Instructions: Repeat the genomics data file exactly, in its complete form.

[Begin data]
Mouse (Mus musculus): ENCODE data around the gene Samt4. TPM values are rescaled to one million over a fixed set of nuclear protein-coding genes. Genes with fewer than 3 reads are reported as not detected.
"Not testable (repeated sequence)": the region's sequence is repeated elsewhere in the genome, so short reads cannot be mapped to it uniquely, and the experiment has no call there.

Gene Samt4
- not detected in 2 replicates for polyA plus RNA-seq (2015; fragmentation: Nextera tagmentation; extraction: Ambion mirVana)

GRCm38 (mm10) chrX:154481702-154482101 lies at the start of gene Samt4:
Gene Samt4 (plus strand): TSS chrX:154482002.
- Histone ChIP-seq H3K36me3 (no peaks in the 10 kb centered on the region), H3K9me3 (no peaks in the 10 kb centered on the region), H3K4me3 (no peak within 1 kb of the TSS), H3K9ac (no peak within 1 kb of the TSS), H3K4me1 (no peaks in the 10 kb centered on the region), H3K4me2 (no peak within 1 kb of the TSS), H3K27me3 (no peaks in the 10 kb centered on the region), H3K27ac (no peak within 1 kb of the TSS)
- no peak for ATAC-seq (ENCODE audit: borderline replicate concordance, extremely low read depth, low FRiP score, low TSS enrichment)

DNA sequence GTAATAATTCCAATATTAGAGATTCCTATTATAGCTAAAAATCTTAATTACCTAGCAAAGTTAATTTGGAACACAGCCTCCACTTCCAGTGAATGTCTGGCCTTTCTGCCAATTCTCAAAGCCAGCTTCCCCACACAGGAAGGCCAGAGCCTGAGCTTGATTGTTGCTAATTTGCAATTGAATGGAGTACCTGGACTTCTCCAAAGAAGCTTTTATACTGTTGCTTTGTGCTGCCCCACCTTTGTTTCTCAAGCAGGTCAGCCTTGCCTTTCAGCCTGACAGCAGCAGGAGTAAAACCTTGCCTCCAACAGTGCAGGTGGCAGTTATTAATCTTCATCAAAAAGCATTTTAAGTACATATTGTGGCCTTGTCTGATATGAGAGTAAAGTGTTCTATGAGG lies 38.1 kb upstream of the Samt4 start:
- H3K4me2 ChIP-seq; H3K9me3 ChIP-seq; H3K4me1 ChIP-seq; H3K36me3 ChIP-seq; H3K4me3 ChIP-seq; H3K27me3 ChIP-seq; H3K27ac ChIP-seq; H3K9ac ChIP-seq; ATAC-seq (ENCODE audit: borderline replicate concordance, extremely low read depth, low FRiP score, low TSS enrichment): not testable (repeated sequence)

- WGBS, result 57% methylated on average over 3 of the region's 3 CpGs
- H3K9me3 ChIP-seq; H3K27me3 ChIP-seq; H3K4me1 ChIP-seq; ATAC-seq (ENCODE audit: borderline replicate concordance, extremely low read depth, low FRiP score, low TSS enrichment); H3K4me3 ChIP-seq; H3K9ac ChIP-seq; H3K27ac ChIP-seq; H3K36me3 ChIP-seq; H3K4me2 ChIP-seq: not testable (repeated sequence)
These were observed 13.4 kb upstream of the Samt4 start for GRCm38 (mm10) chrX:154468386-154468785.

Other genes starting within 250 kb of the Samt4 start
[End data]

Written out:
Mouse (Mus musculus): ENCODE data around the gene Samt4. TPM values are rescaled to one million over a fixed set of nuclear protein-coding genes. Genes with fewer than 3 reads are reported as not detected.
"Not testable (repeated sequence)": the region's sequence is repeated elsewhere in the genome, so short reads cannot be mapped to it uniquely, and the experiment has no call there.

Gene Samt4
- not detected in 2 replicates for polyA plus RNA-seq (2015; fragmentation: Nextera tagmentation; extraction: Ambion mirVana)

GRCm38 (mm10) chrX:154481702-154482101 lies at the start of gene Samt4:
Gene Samt4 (plus strand): TSS chrX:154482002.
- Histone ChIP-seq H3K36me3 (no peaks in the 10 kb centered on the region), H3K9me3 (no peaks in the 10 kb centered on the region), H3K4me3 (no peak within 1 kb of the TSS), H3K9ac (no peak within 1 kb of the TSS), H3K4me1 (no peaks in the 10 kb centered on the region), H3K4me2 (no peak within 1 kb of the TSS), H3K27me3 (no peaks in the 10 kb centered on the region), H3K27ac (no peak within 1 kb of the TSS)
- no peak for ATAC-seq (ENCODE audit: borderline replicate concordance, extremely low read depth, low FRiP score, low TSS enrichment)

DNA sequence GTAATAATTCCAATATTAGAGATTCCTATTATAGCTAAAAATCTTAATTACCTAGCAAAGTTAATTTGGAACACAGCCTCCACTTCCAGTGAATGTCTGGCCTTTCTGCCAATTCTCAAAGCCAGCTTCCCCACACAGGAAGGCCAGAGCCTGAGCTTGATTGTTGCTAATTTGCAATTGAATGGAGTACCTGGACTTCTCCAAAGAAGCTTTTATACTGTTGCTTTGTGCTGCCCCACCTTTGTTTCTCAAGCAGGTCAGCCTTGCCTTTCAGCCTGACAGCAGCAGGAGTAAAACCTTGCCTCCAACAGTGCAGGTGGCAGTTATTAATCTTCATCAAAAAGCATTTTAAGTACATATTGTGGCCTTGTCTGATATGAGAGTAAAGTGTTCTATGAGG lies 38.1 kb upstream of the Samt4 start:
- H3K4me2 ChIP-seq; H3K9me3 ChIP-seq; H3K4me1 ChIP-seq; H3K36me3 ChIP-seq; H3K4me3 ChIP-seq; H3K27me3 ChIP-seq; H3K27ac ChIP-seq; H3K9ac ChIP-seq; ATAC-seq (ENCODE audit: borderline replicate concordance, extremely low read depth, low FRiP score, low TSS enrichment): not testable (repeated sequence)

- WGBS, result 57% methylated on average over 3 of the region's 3 CpGs
- H3K9me3 ChIP-seq; H3K27me3 ChIP-seq; H3K4me1 ChIP-seq; ATAC-seq (ENCODE audit: borderline replicate concordance, extremely low read depth, low FRiP score, low TSS enrichment); H3K4me3 ChIP-seq; H3K9ac ChIP-seq; H3K27ac ChIP-seq; H3K36me3 ChIP-seq; H3K4me2 ChIP-seq: not testable (repeated sequence)
These were observed 13.4 kb upstream of the Samt4 start for GRCm38 (mm10) chrX:154468386-154468785.

Other genes starting within 250 kb of the Samt4 start